Thursday, July 29, 2010

The Old Man and the Monkey, by George Polley

The Old Man & The MonkeyYukitaro is a snow monkey who lives in the forrest outside the village.   Genjiro and his wife, Harue, live in a little home on the edge of the village.  One day, while sitting in his special meditation spot, Genjiro meets Yukitaro, and, together, they sit and look at the world.  Over many months, Yukitaro and Genjiro strike up a strong, loving friendship, which many of the villagers criticize, but once they see the friendship in action, they eventually embrace Yukitaro.

Gorgeous.  That is the only word that adequately describes this novella by George Polley.  The story is set in Japan, where Polley now lives, and is a moving allegory against racism and excepting those outside your culture.  The story is so delicate, yet powerful.

The characters of Genjiro and harue are relatable to many readers, because regardless of setting and ethnicity, this could be your grandparents.  They are simple, living in their home, tending their garden, taking walks.  They are ordinary, in a story that is extraordinary.  I love watching the friendship between Genjiro and Yukitaro blossom, and seeing how others in the village are affected by their relationship.  Each accepts the other into his life, regardless of what their peers may think, and in the end, they story inspires us to do the same.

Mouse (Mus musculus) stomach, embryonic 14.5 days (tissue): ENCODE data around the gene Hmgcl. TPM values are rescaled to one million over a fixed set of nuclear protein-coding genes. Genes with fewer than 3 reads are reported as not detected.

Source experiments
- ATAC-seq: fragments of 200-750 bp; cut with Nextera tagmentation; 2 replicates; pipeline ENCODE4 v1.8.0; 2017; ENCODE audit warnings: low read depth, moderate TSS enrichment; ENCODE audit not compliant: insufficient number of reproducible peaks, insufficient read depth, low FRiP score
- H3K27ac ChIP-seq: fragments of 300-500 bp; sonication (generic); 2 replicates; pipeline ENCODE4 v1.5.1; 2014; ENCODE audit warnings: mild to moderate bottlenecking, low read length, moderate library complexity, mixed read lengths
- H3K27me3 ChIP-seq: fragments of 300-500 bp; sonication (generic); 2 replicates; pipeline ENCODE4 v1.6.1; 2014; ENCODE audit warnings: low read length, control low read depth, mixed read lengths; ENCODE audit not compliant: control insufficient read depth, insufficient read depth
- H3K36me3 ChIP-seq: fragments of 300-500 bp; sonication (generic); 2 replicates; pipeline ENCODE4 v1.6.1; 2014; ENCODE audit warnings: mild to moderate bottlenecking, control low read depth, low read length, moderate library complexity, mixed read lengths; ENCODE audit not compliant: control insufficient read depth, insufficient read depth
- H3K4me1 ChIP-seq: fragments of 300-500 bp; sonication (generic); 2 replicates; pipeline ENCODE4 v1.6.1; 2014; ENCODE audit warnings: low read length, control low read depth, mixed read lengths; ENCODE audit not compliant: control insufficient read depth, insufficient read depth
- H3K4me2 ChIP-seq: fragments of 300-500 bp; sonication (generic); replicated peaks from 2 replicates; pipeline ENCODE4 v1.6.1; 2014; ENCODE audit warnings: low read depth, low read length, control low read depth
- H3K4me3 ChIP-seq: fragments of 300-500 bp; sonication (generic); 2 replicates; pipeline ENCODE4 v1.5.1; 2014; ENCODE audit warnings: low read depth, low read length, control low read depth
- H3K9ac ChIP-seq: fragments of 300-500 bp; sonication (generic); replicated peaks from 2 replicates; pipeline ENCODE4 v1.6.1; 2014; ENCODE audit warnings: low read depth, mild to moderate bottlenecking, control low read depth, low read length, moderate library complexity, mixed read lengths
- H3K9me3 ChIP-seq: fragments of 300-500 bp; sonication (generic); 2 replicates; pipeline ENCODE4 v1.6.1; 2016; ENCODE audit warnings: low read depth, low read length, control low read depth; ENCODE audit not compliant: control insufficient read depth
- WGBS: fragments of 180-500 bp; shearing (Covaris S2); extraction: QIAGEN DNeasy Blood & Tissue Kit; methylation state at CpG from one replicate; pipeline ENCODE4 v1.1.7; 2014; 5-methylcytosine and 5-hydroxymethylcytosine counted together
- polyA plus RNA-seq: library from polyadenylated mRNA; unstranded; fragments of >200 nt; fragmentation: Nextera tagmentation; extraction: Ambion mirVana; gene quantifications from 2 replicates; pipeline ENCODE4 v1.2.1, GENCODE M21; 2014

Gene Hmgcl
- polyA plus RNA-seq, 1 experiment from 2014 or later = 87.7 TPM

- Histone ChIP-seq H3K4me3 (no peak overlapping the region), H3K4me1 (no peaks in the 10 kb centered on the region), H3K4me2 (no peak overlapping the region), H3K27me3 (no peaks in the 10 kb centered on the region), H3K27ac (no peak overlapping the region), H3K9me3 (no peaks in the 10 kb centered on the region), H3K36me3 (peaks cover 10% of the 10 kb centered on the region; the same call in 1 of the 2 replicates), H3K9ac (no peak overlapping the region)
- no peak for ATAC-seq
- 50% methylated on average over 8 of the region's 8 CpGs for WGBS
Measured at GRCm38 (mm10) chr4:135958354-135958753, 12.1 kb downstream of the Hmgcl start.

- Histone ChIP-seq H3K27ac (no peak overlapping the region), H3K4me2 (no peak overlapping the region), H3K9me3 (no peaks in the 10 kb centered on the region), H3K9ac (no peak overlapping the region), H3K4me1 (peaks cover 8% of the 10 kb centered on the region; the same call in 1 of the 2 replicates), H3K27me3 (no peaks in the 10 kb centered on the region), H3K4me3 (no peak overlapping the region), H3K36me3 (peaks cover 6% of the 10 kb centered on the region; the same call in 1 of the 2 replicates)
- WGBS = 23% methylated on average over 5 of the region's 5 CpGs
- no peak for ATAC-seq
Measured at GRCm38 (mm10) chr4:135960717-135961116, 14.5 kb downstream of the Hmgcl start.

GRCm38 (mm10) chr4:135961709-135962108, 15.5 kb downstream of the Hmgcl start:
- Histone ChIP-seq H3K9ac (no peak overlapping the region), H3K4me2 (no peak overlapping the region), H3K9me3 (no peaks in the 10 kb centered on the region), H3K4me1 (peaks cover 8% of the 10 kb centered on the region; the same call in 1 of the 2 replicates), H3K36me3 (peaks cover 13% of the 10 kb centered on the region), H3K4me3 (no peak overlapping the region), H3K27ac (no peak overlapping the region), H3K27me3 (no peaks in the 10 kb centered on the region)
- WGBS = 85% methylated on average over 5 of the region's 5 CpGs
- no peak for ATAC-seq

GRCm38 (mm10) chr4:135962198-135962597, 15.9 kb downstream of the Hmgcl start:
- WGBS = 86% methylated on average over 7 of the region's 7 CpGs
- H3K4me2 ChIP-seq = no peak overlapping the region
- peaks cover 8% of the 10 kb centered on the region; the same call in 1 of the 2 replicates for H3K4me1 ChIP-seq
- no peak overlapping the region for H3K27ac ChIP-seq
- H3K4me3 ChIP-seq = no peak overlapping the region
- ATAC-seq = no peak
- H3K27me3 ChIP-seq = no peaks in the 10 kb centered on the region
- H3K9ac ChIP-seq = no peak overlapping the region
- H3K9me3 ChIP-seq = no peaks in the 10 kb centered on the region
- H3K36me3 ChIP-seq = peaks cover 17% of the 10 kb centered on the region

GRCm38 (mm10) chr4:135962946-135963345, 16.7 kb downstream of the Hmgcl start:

Although I am not a student of music, I think this story, and it's message, would make for a moving opera or ballet.  There is a powerful lesson to be learned here.

A review copy of this book was provided courtesy of the publisher.


  1. Hi Tiffany! I don't personally own a copy- not sure how I could get you one- you could write the church? Not sure how any of that works. Let me know what you find out.


  2. Hi Tiffany,

    Thanks for the great review, which I very much appreciate. I do have a question: In the review you write that "The Old Man and the Monkey" is a moving allegory for racism and accepting those outside your culture." I'm sure you meant "against racism" and not for it. I don't want people to get the wrong idea & label it as racist.

    Warmest regards,

    George Polley
    Sapporo, Japan

  3. Thank you George, I did make that change in the wording of that sentence. I would hate for anyone to get the wrong impression as well!